A Purity Lesson From Justin Bieber (And a Reflection)

By Sean McDowell Published on March 6, 2021

Like many young rock stars, Justin Bieber fell into a life of partying at a young age. More recently, though, he began talking about his commitment to avoid sexual activity with his wife, Hailey, before they were married.

Why did he make this decision? He offers an explanation to Vogue magazine:

[God] doesn’t ask us not to have sex for him because he wants rules and stuff…He’s like, I’m trying to protect you from hurt and pain. I think sex can cause a lot of pain. Sometimes people have sex because they don’t feel good enough. Because they lack self-worth. Women do that, and guys do that. I wanted to rededicate myself to God in that way because I really felt it was better for the condition of my soul. And I believe that God blessed me with Hailey as a result. There are perks. You get rewarded for good behavior.

Learning From Justin Bieber

Let me start with a few things I love about Bieber’s statement. First, it’s refreshing to see the recognition that God is not interested in rules for the sake of rules. This kind of legalism, which has (sadly) been taught in the church, misses the relational point of God’s commands. We are designed to love God and love others, and we do this partly through embracing His instructions for how we are to relate to one another. This is why Jesus said, “If you love me, you will keep my commands” (John 14:15).

Second, Bieber is right that sex can cause a lot of pain. Sex is a wonderful gift from God, but as Bieber indicates, having sex because of a lack of self-worth can lead to even deeper pain.

An Important Reflection

Yet I do have some concern. Bieber has unfortunately embraced the “sexual purity gospel,” which is the idea that God rewards those who do not have sex outside of marriage. I am glad he has found Hailey, and I wish them the best in their relationship. But the Bible does not teach that God rewards people for good behavior.

If we teach young people that they get rewarded for good behavior, then what happens when things don’t turn out as promised?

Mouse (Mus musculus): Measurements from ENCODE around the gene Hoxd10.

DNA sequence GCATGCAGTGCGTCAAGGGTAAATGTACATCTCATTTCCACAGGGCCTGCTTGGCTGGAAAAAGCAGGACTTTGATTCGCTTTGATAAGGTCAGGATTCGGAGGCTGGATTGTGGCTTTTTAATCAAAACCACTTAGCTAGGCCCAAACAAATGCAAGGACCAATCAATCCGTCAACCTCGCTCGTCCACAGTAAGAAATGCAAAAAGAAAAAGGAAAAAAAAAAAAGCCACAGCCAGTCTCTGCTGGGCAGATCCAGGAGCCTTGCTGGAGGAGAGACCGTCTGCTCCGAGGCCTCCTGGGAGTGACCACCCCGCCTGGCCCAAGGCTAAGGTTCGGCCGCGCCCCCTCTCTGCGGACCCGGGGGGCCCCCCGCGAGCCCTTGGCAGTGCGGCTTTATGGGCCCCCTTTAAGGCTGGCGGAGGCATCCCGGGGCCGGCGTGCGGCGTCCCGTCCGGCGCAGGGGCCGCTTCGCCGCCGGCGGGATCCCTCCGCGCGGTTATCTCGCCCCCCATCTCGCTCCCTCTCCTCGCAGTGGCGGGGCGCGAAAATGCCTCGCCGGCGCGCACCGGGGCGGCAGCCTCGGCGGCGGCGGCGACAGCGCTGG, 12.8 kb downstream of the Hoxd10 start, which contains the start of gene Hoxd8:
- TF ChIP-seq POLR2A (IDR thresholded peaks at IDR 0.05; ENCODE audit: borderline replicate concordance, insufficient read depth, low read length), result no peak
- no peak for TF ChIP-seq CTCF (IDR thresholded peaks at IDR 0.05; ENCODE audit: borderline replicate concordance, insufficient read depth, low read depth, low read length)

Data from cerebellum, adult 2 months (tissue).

Broken Promises

My friend Rachel Joy Welcher was promised that if she remained sexually pure before marriage, God would reward her with a wonderful husband, great sex, and lots of kids. She embraced this teaching, but within five years of marriage, her husband became an atheist and divorced her. Did she do anything wrong? Of course not. The problem was bad theology that well-meaning Christians taught her.

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The Bible does not teach that God rewards people for good behavior. Jesus said the rain falls on both the righteous and the wicked (Matthew 5:45). Both James and Peter indicate that Christians should expect to suffer (James 1:2; 1 Peter 3:17). Scripture doesn’t promise good health, a spouse, or financial success for obedience. In fact, the closest followers of Jesus — his twelve apostles — suffered immensely for their obedience (see Acts 4-5).

Aim for Holiness

Our motivation for sexual purity should not be personal gain. We should not be encouraged to avoid sin so that we get rewarded for good behavior. Rather, we should aim for holiness because God is holy. We should avoid sexual immorality because our bodies are temples of the Holy Spirit and we have been bought with a price (1 Cor. 6:19-20). We should aim for sexual purity because that is one important way of loving God and loving other people.

I love that Justin Bieber is aiming to honor God in his relationships. For the sake of many who are following his lead, let’s hope he begins to see the weaknesses of the sexual prosperity gospel.


Sean McDowell, Ph.D.is a professor of Christian Apologetics at Biola University, a best-selling author, popular speaker, and part-time high school teacher. Follow him on Twitter: @sean_mcdowell, TikTok, Instagram, and his blog: seanmcdowell.org. 

Originally published at seanmcdowell.org. Reprinted with permission.

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